Contemporary Emergency Department Management of Patients with Chest Pain: A Concise Review and Guide for the High-Sensitivity Troponin Era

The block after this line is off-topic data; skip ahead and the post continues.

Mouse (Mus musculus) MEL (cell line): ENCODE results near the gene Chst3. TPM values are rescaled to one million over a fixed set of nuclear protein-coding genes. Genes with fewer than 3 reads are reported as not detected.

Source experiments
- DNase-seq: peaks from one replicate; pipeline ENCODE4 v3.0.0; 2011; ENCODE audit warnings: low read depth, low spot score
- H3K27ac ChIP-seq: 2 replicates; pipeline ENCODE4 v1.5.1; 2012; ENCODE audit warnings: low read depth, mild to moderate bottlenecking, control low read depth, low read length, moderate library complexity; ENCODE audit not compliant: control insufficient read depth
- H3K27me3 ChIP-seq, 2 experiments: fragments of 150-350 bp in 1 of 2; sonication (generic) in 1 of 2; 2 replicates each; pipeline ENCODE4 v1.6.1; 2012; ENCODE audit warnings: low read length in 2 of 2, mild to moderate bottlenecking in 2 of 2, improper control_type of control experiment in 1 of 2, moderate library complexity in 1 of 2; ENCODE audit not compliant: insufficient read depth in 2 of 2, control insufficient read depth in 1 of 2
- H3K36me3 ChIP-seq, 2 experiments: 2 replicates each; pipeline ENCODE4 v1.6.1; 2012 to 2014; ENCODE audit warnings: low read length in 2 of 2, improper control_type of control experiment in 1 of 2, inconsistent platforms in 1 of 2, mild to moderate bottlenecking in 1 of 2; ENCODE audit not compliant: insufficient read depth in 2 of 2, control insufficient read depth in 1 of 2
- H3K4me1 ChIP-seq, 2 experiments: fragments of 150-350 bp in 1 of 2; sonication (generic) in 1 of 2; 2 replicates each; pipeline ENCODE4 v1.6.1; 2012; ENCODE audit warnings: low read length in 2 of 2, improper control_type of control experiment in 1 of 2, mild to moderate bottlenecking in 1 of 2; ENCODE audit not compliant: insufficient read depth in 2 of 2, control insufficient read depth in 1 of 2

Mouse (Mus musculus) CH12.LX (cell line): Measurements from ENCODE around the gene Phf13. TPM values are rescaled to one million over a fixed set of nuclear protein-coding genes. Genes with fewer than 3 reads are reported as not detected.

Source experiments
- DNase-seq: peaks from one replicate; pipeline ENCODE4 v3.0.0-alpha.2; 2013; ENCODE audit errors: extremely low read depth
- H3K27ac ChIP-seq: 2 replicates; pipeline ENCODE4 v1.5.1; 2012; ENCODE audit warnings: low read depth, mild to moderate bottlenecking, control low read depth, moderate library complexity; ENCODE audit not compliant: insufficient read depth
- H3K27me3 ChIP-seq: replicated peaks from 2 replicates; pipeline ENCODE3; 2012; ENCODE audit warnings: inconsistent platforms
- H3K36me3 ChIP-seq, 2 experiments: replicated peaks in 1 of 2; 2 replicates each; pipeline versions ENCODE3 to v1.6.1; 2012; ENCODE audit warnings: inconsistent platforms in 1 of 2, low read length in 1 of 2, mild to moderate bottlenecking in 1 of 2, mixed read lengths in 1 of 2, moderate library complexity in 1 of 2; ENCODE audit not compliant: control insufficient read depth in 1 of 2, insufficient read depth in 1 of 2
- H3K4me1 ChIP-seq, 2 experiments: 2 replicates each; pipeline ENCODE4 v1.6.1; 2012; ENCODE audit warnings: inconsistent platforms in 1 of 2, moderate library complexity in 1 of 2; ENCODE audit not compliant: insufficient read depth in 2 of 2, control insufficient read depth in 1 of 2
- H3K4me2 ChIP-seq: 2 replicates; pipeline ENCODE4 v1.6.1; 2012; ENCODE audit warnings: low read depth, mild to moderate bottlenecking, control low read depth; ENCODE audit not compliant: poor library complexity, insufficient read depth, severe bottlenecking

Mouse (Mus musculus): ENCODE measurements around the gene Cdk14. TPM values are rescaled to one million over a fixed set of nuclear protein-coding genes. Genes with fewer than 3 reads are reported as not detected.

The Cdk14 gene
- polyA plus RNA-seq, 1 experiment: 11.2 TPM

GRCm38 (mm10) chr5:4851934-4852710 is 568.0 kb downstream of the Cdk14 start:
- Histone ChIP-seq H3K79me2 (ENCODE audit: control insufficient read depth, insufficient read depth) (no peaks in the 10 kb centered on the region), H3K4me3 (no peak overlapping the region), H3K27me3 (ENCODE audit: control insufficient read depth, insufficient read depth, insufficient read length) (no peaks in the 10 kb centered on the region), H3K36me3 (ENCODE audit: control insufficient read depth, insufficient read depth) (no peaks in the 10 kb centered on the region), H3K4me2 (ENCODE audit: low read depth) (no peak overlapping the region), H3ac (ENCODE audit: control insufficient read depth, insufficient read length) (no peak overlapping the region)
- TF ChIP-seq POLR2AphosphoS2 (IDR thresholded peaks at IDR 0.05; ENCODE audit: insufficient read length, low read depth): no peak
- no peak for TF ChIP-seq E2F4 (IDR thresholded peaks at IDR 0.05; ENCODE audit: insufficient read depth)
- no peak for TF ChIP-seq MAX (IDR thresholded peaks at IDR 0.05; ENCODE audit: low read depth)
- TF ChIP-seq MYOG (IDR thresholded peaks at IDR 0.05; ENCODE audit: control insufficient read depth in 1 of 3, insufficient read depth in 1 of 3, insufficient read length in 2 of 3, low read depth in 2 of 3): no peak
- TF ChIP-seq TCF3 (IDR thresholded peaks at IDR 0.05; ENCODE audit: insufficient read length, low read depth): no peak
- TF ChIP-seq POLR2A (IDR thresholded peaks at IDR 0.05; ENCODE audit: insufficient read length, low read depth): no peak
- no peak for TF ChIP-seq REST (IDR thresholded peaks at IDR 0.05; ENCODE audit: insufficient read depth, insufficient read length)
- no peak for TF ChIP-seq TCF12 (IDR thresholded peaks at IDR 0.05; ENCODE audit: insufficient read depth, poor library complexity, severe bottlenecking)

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This article synthesizes current best evidence for the evaluation of patients with suspected acute coronary syndrome (ACS) using high-sensitivity troponin assays, enabling physicians to effectively incorporate them into practice. Unlike conventional assays, high-sensitivity assays can precisely measure blood cardiac troponin concentrations in the vast majority of healthy individuals, facilitating the creation of rapid diagnostic algorithms. Very low troponin concentrations on presentation accurately rule out acute myocardial infarction (AMI) and enable the discharge of approximately 20% of patients after a single test, whereas an additional 30%-40% of patients can be safely discharged after short-interval serial sampling in as little as 1 or 2 hours. In contrast, highly abnormal troponin concentrations on presentation (more than 5 times the upper reference limit) or rapidly rising levels on serial testing can rapidly rule in AMI with high specificity. However, approximately one-third of patients remain in a biomarker-indeterminate "observation zone" even after serial sampling. These patients pose a disposition challenge to clinicians because although the differential diagnosis of elevated troponin concentrations is broad, these patients have an increased risk for short-term major adverse cardiac events. Use of repeated serial troponin sampling and structured clinical prediction tools may assist disposition for these patients, because no validated pathways currently exist to guide clinicians. Ongoing research to tailor diagnostic thresholds to individual patient characteristics may enable improved diagnostic accuracy and usher in a new era of personalized medicine in the evaluation of suspected ACS.
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